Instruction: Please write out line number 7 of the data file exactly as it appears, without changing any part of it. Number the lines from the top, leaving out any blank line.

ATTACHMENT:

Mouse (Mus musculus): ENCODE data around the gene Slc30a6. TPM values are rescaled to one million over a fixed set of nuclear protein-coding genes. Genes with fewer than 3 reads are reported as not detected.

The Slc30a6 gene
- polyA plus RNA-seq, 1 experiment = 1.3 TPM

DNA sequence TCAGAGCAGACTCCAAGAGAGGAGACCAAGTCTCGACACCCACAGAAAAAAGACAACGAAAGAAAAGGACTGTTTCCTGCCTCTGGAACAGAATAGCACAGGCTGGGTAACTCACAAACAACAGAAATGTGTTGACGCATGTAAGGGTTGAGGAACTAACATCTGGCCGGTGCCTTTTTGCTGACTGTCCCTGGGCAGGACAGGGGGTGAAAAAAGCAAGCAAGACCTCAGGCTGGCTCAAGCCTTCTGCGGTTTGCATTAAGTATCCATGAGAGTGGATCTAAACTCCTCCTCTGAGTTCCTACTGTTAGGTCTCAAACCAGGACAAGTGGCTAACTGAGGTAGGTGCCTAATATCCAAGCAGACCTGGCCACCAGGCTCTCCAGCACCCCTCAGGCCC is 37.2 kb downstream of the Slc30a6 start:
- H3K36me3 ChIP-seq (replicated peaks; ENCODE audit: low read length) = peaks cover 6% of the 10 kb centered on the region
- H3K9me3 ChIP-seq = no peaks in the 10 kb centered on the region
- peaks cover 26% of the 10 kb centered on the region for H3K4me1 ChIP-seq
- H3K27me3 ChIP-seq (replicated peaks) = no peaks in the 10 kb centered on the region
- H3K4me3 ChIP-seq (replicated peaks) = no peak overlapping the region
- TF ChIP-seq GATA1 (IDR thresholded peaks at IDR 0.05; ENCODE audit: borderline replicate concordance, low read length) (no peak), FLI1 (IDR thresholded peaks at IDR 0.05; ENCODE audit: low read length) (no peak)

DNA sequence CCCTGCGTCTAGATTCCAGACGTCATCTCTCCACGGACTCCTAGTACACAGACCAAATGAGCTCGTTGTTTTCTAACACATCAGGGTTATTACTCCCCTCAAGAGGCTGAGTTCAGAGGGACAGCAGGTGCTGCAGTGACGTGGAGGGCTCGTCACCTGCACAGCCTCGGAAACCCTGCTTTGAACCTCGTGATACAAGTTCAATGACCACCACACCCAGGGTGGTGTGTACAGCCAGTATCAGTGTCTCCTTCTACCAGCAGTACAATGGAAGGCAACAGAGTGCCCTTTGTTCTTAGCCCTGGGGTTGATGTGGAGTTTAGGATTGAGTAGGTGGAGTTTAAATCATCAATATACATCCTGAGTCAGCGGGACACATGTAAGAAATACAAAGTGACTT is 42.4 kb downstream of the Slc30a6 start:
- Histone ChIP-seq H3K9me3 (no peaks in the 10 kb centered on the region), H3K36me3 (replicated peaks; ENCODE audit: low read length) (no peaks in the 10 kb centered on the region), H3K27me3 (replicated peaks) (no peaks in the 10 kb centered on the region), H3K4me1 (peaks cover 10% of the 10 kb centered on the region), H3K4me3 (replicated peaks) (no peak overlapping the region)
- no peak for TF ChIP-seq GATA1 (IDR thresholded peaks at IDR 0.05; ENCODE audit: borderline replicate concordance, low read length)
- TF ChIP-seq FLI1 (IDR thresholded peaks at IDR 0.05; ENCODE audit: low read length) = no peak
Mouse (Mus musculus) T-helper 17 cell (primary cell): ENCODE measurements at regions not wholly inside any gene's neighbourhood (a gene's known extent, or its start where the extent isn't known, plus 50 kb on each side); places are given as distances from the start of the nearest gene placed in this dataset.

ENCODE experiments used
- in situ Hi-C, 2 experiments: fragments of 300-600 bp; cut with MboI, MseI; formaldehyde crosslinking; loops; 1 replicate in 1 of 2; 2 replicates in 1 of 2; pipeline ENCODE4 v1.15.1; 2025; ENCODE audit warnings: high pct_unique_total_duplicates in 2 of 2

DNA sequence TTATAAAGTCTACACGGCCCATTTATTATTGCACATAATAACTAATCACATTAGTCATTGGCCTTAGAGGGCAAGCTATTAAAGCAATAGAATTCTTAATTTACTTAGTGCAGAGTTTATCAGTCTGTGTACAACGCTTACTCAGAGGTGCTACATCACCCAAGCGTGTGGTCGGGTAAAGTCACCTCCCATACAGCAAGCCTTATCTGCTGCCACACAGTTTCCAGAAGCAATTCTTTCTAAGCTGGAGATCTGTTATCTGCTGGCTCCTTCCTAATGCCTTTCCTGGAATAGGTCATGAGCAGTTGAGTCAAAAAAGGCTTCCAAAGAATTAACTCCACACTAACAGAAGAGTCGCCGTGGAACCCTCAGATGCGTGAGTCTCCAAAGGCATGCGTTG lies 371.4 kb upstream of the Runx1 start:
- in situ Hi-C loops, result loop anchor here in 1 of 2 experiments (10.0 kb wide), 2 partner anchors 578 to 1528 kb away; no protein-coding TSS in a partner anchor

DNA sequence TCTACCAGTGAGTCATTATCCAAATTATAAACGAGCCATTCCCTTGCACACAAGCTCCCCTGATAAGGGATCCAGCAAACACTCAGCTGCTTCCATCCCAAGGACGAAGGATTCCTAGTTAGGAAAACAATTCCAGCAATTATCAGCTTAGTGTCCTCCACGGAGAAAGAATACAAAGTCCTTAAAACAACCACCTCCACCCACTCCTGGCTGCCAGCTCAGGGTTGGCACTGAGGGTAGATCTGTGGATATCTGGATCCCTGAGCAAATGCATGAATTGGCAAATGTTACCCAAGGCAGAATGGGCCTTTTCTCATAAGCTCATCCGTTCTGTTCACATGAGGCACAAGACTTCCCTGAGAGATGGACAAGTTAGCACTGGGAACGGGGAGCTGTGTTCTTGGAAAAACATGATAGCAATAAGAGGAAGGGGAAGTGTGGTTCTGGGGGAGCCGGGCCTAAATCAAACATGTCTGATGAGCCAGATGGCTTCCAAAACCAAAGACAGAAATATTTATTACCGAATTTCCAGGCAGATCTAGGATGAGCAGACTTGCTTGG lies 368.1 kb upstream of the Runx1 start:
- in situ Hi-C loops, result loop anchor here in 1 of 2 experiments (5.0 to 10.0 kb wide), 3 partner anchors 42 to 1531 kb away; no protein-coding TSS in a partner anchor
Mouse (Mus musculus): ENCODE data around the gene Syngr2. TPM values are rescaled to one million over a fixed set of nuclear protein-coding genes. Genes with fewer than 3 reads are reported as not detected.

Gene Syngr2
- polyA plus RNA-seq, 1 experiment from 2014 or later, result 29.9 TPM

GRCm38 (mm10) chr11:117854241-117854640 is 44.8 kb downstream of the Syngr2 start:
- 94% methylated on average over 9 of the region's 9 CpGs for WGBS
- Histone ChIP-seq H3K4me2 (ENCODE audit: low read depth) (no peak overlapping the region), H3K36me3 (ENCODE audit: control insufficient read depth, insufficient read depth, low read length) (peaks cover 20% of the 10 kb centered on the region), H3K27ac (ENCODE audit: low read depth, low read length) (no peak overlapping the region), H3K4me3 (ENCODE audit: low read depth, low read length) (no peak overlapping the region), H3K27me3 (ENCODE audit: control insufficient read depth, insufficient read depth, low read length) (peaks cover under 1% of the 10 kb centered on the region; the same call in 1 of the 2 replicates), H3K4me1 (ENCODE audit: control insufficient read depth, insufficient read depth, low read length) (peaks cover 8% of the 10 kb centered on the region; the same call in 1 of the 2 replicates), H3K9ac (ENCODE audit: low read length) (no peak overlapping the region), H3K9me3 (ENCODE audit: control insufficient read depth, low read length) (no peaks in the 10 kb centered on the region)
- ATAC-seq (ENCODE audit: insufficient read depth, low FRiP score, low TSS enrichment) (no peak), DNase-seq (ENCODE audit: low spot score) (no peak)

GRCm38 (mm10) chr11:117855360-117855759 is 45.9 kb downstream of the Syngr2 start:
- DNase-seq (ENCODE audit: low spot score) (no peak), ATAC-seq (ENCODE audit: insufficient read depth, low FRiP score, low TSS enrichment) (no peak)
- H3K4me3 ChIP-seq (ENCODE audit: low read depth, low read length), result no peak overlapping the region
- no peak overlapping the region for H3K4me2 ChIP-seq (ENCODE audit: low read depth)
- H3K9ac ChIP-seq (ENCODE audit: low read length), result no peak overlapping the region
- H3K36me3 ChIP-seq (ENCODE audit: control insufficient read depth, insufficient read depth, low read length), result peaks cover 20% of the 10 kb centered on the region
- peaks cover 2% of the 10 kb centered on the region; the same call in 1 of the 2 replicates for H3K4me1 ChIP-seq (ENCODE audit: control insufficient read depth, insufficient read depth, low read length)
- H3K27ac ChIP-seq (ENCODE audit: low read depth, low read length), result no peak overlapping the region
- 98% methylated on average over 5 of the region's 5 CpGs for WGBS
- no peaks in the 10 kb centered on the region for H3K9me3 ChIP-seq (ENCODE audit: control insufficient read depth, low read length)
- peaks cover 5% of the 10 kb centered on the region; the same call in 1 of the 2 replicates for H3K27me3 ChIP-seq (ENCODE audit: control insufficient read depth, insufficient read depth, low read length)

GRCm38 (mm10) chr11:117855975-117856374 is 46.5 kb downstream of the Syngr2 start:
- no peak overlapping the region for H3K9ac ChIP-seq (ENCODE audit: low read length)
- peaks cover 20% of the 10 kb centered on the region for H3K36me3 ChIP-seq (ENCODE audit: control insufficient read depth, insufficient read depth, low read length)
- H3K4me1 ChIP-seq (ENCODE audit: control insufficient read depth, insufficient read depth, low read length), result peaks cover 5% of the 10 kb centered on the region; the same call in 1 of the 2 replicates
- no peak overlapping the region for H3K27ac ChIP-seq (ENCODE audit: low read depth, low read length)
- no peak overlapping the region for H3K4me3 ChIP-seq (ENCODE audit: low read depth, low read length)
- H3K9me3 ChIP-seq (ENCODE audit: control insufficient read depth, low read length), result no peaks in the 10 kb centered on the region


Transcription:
- peaks cover 26% of the 10 kb centered on the region for H3K4me1 ChIP-seq